The first movie that gave me nightmares was Hook. That’s right, the one with Robin Williams as Peter Pan, where Julia Roberts plays Tinkerbell and Dustin Hoffman plays Captain Hook. I don’t actually remember much, save that Dustin Hoffman ended up being a better dad to Peter Pan’s kids than Robin Williams; but what upset me was how dystopian the whole thing was. I was all of eight years old, and I had somehow managed to get my hands on a copy of Lord of the Flies a week or two earlier. The character Rufio (played by a young Dante Basco, bless his heart) reminded me of nothing so much as Jack Merridew.
If you’ve never been exposed to Lord of the Flies, it’s about how two groups of British middle school boys get marooned on an island in the Pacific during some sort of nuclear war. Ralph, the protagonist, becomes the leader of the survivors because of his foresight and tactical acumen, but he gradually cedes this position to Jack Merridew, who just wants to eat and have fun. The only way the boys can create fire is by using the lenses of Ralph’s (sort-of) friend Piggy, who has become an outcast. Piggy doesn’t want to give his glasses to Jack, so Jack kills him and ends up setting fire to the whole island.
The story is supposed to be about how the upper crust of Great Britain in the 1950s was not as civilized as it made itself out to be, but what I took away from it was a healthy fear of Jack Merridew and, by extension, Rufio. In Neverland, you had to choose – either you were a Lost Boy with the sociopathic Rufio or a pirate with the urbane yet murderous Captain Hook. Every location on the island was potentially a battleground.
The Forsaken Fortress reminds me not of any specific scene or place in Hook, but rather the overall atmosphere. This is the sort of place where Captain Hook would lurk, waiting to ambush the Lost Boys, or where the Lost Boys might decide to build their own stronghold, setting up cannons to waylay Captain Hook’s ship.
Of course, in Wind Waker, Tetra and her pirates are the good guys, and they have brought Link to the Forsaken Fortress to save Link’s sister Aryll. Before she puts Link into a barrel and launches him into the fortress walls (no really), Tetra tells him that the island used to be the hangout of a group of pirates that she used to compete with. Where have those pirates gone? If she knows, she’s not saying. It’s all very ominous.
As he was hurtles through the air, Link loses his grip on his sword; so, after he peels himself off the wall, he finds himself floating in the water at the base of the fortress with nothing more than his wits to assist him. Well, that, and a blue stone that Tetra has tucked into his clothing at some point. Communicating through the stone, she tells him that he needs to put out the searchlights scanning the complex if he wants to sneak up to the floor where his sister is being held.
Although Link can ninja his way around the searchlights, it’s actually much easier for the player if he gets caught and put in prison. Link’s cell is at one end of the arc of the dungeon map, a convenient starting position that allows the player to avoid backtracking through several tricky areas. The gimmick for this dungeon is that the player must employ stealth to avoid the attention of the guards, which is much easier said than done, surprisingly so for this early in the game. It’s difficult for Link to die here, but I got caught and put back in jail a good dozen times.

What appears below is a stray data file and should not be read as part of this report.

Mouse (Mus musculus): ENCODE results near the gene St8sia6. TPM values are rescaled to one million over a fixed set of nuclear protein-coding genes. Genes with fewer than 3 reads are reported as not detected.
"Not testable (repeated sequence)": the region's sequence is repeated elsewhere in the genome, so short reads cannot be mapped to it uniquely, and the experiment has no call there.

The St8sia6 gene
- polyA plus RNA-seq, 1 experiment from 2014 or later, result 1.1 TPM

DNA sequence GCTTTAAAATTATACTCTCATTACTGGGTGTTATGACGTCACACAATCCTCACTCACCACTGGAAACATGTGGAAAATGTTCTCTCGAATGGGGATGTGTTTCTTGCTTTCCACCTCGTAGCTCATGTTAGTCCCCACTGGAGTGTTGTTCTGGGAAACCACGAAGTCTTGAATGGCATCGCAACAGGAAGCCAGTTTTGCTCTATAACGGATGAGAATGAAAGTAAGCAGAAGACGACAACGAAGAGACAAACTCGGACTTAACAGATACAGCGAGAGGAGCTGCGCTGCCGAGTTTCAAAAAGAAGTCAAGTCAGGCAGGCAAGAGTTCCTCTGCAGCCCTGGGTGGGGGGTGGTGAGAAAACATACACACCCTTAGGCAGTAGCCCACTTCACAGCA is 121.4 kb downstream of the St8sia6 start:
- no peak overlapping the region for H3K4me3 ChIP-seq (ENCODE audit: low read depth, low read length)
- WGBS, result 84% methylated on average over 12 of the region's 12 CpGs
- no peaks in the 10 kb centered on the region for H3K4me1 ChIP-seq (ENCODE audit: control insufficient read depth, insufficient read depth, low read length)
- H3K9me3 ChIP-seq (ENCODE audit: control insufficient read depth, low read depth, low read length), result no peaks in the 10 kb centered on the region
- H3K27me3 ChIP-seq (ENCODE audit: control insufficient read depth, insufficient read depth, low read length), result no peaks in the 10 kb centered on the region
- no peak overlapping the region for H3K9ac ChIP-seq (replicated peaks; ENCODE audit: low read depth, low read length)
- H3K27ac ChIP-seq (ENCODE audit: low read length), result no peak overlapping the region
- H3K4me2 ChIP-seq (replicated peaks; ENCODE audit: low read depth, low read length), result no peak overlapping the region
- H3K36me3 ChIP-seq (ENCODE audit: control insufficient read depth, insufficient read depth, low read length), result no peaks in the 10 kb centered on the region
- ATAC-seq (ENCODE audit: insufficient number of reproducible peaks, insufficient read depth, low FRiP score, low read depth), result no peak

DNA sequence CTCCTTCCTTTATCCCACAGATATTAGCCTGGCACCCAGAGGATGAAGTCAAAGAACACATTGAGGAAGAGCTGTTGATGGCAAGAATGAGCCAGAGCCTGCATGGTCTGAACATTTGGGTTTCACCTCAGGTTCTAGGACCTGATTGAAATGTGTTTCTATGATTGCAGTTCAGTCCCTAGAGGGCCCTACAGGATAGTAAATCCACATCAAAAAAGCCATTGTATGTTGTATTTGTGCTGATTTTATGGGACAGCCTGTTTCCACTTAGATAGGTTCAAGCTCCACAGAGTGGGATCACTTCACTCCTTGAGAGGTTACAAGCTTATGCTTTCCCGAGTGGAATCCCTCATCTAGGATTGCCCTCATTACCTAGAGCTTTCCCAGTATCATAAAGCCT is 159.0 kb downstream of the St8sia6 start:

The “guards” patrolling the fortress are of two species.
Moblins are large pig-like creatures that carry lanterns and spears. If Link gets caught by one of them, he doesn’t even try to fight, and they don’t seem interested in hurting him. Moblins are surprisingly observant, with wide vision cones augmented by their sense of smell. Link can wear a barrel over his head to try to move past them, but they’ll still sniff him out if he’s not careful.
Bokoblins are smaller imp-like creatures who are unarmed but who operate the searchlights that scan the fortress. If Link attacks one of them, it will rush over to a pot full of staffs and grab one to defend itself. They’re fairly skilled at fighting but will leave Link alone if he doesn’t bother them, seemingly concerned more with staying at their posts. If they catch him in the beam of a spotlight, though, they’ll yell out to the Moblins.
What we’ve got are two species – or races – of creatures that walk upright, wear clothing, use tools, operate machinery, communicate verbally, and would rather delegate responsibility and put Link in a prison cell than fight him. Several rooms in the fortress serve as their living spaces, which contain objects like bunk beds and ceramic tableware. It’s therefore somewhat difficult to think of Moblins and Bokoblins as “monsters.”
Link manages to work his way to the upper interior of the fortress, where Aryll is being held in an enclosed area with two other girls. Before he can rescue them, the Helmaroc King from Outset Island swoops down. Link acts like he’s going to fight it with his newly recovered sword, but it’s not interested, instead grabbing him up into one of its talons. It flies him even higher, where a man in a dark robe stands looking out over the island. We don’t see the man’s face, but we see the twist of his chin as he indicates that he has no use for Link.
Link is flung into the ocean, and the screen fades to black.
Link’s going to be okay, though. Link is always okay.
( Header image by Luke Joseph Gonet on DeviantArt )